The victim in the suspected rape was Abeer Qassim Hamzeh. The others killed
were her younger sister, father and mother, Mr. Fadhil said.
The case is one of at least five in which the military is investigating or
prosecuting soldiers in the killings of unarmed Iraqi civilians. Four were
announced in June alone. The Mahmudiya case is the only one that involves
the rape of an Iraqi, making it especially incendiary.
In another case, in which marines are suspected of killing 24 Iraqi
civilians in Haditha last November, the second-ranking American officer in
Iraq, Lt. Gen. Peter W. Chiarelli, has completed his review of an inquiry
into whether Marine officers tried to cover up the shootings and is expected
to announce his findings and recommendations in the next few days, said two
military officials, who spoke on the condition of anonymity because the
findings have not been made public.
Mr. Maliki said at the news conference on Thursday that the Iraqi government
would conduct its own inquiry into the Mahmudiya crime.
But Iraqi courts have no power to prosecute the soldiers. An order issued
under the American-led Coalition Provisional Authority, which ruled Iraq
after the American invasion until June 2004, said that foreign troops,
missions and their consultants here are immune from Iraqi law. Orders issued
by an occupational authority usually expire when the authority leaves, but
the Iraqi Constitution has extended the decrees.
Mr. Fadhil said that a committee of local officials was prepared to carry
out its own criminal investigation but was awaiting orders from the national
government. "Now, the subject has many dimensions," he said. "It's become an
Complicating matters, "the family doesn't want to say where the bodies are,"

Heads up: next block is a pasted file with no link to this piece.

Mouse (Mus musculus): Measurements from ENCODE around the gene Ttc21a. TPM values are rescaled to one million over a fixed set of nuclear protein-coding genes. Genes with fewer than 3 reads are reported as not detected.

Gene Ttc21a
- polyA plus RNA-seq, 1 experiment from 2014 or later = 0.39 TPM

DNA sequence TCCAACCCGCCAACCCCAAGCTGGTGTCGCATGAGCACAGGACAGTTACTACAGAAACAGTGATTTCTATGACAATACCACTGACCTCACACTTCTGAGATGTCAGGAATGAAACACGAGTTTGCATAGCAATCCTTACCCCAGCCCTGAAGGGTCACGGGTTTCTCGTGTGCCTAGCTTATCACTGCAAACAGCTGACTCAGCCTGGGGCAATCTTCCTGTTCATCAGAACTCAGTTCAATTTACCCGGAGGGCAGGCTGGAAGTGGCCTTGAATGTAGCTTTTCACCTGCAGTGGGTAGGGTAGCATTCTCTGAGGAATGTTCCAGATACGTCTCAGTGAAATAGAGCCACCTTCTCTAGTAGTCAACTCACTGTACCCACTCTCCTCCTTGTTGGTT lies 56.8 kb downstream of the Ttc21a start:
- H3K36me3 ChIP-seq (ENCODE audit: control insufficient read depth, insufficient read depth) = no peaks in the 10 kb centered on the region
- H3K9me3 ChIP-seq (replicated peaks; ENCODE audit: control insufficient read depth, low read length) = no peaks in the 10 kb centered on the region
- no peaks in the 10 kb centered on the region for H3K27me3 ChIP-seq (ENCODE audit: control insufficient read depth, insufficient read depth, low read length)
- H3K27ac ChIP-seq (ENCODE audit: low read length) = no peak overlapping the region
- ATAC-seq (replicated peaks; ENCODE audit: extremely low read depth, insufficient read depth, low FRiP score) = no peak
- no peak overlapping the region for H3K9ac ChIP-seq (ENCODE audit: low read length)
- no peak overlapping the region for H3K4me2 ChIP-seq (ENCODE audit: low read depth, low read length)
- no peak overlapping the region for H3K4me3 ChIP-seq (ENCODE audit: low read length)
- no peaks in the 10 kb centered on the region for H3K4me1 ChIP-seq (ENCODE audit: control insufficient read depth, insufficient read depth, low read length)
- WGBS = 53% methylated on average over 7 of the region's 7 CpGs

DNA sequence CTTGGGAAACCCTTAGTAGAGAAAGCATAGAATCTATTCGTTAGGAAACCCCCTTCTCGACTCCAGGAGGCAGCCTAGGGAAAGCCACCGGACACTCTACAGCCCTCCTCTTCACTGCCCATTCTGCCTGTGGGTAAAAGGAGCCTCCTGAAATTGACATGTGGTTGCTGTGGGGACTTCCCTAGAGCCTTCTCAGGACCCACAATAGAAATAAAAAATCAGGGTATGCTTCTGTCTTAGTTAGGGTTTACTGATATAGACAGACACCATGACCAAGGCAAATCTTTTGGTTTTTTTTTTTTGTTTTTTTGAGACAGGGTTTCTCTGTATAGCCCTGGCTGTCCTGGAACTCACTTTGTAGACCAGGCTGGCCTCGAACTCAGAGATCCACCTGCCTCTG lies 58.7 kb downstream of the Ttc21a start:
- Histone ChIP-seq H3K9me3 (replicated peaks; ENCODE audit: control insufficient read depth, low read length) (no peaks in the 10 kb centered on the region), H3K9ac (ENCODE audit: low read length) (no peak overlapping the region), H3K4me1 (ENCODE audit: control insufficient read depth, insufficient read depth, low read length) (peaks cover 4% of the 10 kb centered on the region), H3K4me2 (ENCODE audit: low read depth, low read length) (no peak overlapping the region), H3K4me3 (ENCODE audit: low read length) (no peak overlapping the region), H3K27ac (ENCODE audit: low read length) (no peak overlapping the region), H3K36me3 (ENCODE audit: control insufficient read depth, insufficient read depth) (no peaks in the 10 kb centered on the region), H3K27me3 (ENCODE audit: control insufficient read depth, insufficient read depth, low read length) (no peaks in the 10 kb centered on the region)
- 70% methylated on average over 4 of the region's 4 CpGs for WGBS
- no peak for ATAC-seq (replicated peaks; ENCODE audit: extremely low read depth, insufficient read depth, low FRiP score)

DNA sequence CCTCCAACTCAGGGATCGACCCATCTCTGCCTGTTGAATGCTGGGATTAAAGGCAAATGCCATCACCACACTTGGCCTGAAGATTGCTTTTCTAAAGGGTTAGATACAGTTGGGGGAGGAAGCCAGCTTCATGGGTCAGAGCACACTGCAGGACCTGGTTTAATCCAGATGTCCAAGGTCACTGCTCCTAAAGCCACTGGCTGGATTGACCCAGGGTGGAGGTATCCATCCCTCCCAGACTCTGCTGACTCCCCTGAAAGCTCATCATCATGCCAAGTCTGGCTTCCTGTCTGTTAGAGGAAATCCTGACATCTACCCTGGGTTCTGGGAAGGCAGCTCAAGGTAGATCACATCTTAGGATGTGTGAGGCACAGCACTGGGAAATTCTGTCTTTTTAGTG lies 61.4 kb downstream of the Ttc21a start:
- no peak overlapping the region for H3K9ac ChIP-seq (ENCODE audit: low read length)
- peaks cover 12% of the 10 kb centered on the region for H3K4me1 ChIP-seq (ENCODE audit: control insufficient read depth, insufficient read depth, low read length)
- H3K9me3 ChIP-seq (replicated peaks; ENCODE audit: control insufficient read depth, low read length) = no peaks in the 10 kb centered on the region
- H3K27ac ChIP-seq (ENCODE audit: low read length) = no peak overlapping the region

he added. "The family didn't involve the police when the crime took place.
We found out about it only when the Americans revealed it."
The American military began its investigation after a soldier described the
crime in a counseling session in late June and said he had been involved.
American soldiers were notified by Iraqis of the crime on March 12, the day
it took place, military officials said. But the Iraqis who had stumbled on
the bodies had speculated that other Iraqis had done the killing, since the
area is a caldron of sectarian violence. So the Americans did not think of
investigating then, officials said.
A senior American commander in Mahmudiya visited Mr. Fadhil and other local
officials on Thursday and "expressed sorrow for the killing of the family
and the behavior of the soldiers," Mr. Fadhil said.
He added that the local investigative committee intended to examine the
victims' home. The American soldiers are accused of trying to cover up the
crime by burning both the body of Ms. Hamzeh and the house. But the body was
sufficiently intact for local doctors to find multiple bullet wounds, Mr.
The violence in Iraq on Thursday threatened to ignite further sectarian
bloodletting. The suicide car bomb in Kufa had been following two buses
carrying Iranian pilgrims and was detonated when the pilgrims disembarked,
said Capt. Salem Ghanem, the assistant director of tourist security in Najaf,
which adjoins Kufa. Iraqi vendors who had gathered around the pilgrims were
among the victims.
The explosion ripped into the two buses and left behind pools of blood,
shredded shoes and bags with food that the pilgrims had been carrying.
Officials in the Shiite holy cities of Najaf and Kufa are hoping that
religious tourism will help strengthen the local economy.
In Baghdad, two car bombs exploded near a high school, killing at least
three people and injuring six. Gunmen in the town of Musayyib shot up a
minivan, killing two girls who were just 4 and 6 years-old. Police found two
bodies in the insurgent stronghold of Hawija; both the victims had been
handcuffed and tortured.
In his afternoon news conference, Mr. Maliki said that the government has
decided to ban all political activity on university campuses because of
He also said that a police force with thousands of members assigned to
protect government buildings and other installations was filled with
criminals and murderers. The declaration was an unusually blunt
acknowledgment of the corruption that has plagued the Iraqi security forces.
"It didn't really protect the ministries," he said of the force, called the
Facilities Protection Service. "On the contrary, it turned into a partner in
Reporting for this article was contributed by Mona Mahmoud in Baghdad, Iraqi
employees of The New York Times in Najaf and Kirkuk, and David S. Cloud and
Eric Schmitt from Washington.